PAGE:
The easy way to print from Linux to Windows

The usual way printing works on Linux is by connecting your printer directly to your system, or printing through IPP. But what if you need to print to a printer connected to a Windows system?

Here is how to get it working while keeping fuss to a minimum. Once again, these instructions are made with Debian Squeeze in mind, so adjust them if you’re using a different distribution. I used Windows XP but I believe these instructions should also work for Vista and Windows 7.

  1. In Windows, make sure the printer is shared.
  2. Make note of the printer’s share name and the system’s hostname, viewable in System Properties (right-click the My Computer icon).

  3. Install smbclient.
  4. # aptitude install smbclient

  5. In GNOME go to System/Administration/Printing. On the menu bar go to Server/New/Printer. You’ll probably have to provide your root password to continue.
  6. Click “Network Printer”, then select “Windows Printer via SAMBA.”
  7. On the right pane you’ll see a textbox to enter the address for the printer itself. Click Forward.
  8. You have to enter both the Windows hostname and the printer’s share name, so you’d type something like mywindowspc/myprinter. Make sure you get the case right.

  9. It is likely CUPS already has a working driver for your printer, so look for it on the list of drivers. If you want to provide a PPD file or look for another driver, you can also do that.
  10. In my own case there were three available drivers for the printer, so I went with the one marked “recommended” by the wizard.

  11. Assign a printer name, description, and location. You may have to re-enter your root password to save all settings.
  12. Print a test page.

That should do the trick. If it doesn’t work you can try using another print driver. If that still doesn’t work, try looking for a Linux driver for your printer.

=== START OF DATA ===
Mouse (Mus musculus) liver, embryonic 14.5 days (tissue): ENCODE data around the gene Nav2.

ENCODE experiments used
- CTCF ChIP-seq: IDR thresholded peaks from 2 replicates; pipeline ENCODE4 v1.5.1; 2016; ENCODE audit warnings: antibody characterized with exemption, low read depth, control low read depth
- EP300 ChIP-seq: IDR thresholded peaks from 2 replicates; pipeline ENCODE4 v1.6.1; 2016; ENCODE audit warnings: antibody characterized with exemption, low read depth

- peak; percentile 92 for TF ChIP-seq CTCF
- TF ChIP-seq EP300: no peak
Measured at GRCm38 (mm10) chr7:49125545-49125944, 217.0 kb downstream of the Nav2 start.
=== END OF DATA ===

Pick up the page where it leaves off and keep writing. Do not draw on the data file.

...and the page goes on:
The no-bullshit Samba plus Nautilus network shares method.

Here is how to setup Samba and GNOME Nautilus to allow user directory sharing without having to allow root access. These commands are made with Debian in mind, so if you want to use them for your Linux distribution, you’ll have to adapt them.

  1. Install samba and nautilus-share.
  2. # aptitude install samba nautilus-share

  3. Rename your smb.conf to smb.conf.master
  4. # cd /etc/samba
    # mv smb.conf smb.conf.master

  5. Add the following to smb.conf.master somewhere under the [global] stanza using your favorite text editor.
  6. security = SHARE
    usershare allow guests = Yes
    usershare owner only = No

  7. Run the following command:
  8. # testparm -s smb.conf.master > smb.conf

    This tests the samba master configuration file, then outputs the results to the file samba itself will use for its configuration. If it finds errors, it will warn you about them.

    According to the Samba docs, a small smb.conf file improves performance. It also improves readability once you’re familiar with Samba options.

  9. Restart samba.
  10. # /etc/init.d/samba restart

  11. Add your user to the sambashare group. If more people use the system and they need to share files, make sure to add them as well.
  12. # useradd -G sambashare foo

  13. Log out of your user session, then log back in.
  14. On Nautilus, when you right-click directories you will now see a “Sharing options” item. Through this item you can:
    • Share the folder, assigning a share name.
    • Allow read/write access.
    • Enable Guest access, which allows people without a user account on the system to access the share.

This last option is the most useful as people can now get stuff through the network without having to deal with usernames or passwords. Does this make the Linux system behave like a Windows system? Yes, it does.

There is something to be said, however, about the convenience of creating shares without having to muck around the smb.conf.master file whenever you want to make a change.